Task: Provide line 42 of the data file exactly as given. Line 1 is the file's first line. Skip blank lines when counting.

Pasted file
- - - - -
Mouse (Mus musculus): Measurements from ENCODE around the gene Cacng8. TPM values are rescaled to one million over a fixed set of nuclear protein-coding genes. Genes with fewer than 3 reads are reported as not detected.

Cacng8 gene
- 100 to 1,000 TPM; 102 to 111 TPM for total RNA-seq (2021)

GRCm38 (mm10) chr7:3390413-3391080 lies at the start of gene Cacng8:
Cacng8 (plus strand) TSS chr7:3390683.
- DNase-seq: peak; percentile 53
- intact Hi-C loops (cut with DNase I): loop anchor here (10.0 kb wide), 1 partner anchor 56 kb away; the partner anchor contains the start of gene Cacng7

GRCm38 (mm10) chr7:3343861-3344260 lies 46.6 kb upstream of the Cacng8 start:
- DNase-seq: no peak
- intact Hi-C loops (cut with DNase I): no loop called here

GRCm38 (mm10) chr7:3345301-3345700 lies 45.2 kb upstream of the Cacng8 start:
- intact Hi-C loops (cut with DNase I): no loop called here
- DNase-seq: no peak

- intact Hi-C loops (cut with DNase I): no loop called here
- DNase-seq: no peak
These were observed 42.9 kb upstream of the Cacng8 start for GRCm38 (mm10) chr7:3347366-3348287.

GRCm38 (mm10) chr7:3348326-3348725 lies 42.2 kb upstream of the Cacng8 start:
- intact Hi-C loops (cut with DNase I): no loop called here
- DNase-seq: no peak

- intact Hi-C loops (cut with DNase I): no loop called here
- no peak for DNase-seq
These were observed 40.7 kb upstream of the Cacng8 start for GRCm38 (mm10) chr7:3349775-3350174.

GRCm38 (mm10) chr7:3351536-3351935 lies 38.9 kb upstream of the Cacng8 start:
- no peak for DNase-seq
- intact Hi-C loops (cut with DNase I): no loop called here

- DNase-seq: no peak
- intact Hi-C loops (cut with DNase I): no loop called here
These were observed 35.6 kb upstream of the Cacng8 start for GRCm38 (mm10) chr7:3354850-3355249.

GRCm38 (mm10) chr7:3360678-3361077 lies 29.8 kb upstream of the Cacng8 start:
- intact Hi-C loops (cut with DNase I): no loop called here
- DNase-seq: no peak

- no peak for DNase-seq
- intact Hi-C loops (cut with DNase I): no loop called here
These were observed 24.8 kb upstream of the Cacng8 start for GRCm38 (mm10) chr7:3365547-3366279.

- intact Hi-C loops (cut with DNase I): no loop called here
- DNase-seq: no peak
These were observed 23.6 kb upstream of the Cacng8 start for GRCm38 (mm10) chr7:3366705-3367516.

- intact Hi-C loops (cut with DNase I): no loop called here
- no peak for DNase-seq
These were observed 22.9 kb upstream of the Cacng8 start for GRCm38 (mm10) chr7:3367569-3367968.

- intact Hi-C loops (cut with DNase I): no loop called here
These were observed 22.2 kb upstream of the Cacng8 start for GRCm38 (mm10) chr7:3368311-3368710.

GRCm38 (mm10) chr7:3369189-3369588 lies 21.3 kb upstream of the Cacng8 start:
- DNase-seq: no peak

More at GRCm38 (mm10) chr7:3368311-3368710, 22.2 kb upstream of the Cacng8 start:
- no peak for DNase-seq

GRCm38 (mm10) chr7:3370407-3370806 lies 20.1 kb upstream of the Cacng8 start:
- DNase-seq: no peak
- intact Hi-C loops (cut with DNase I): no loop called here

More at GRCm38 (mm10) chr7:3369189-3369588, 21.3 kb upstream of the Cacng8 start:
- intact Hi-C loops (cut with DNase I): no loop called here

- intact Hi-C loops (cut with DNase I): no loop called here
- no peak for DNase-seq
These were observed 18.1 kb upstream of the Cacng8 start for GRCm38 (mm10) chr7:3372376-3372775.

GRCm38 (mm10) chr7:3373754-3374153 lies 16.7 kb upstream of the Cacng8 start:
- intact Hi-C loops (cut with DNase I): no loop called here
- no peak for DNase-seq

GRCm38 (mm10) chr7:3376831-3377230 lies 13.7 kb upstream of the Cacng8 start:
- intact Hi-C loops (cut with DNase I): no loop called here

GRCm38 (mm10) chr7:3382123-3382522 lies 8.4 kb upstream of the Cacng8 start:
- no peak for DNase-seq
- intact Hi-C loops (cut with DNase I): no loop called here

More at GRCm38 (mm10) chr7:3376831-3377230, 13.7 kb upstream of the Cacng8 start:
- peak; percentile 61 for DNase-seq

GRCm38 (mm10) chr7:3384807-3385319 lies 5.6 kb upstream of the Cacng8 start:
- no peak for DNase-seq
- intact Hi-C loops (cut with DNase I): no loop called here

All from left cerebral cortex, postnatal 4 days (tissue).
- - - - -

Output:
These were observed 22.2 kb upstream of the Cacng8 start for GRCm38 (mm10) chr7:3368311-3368710.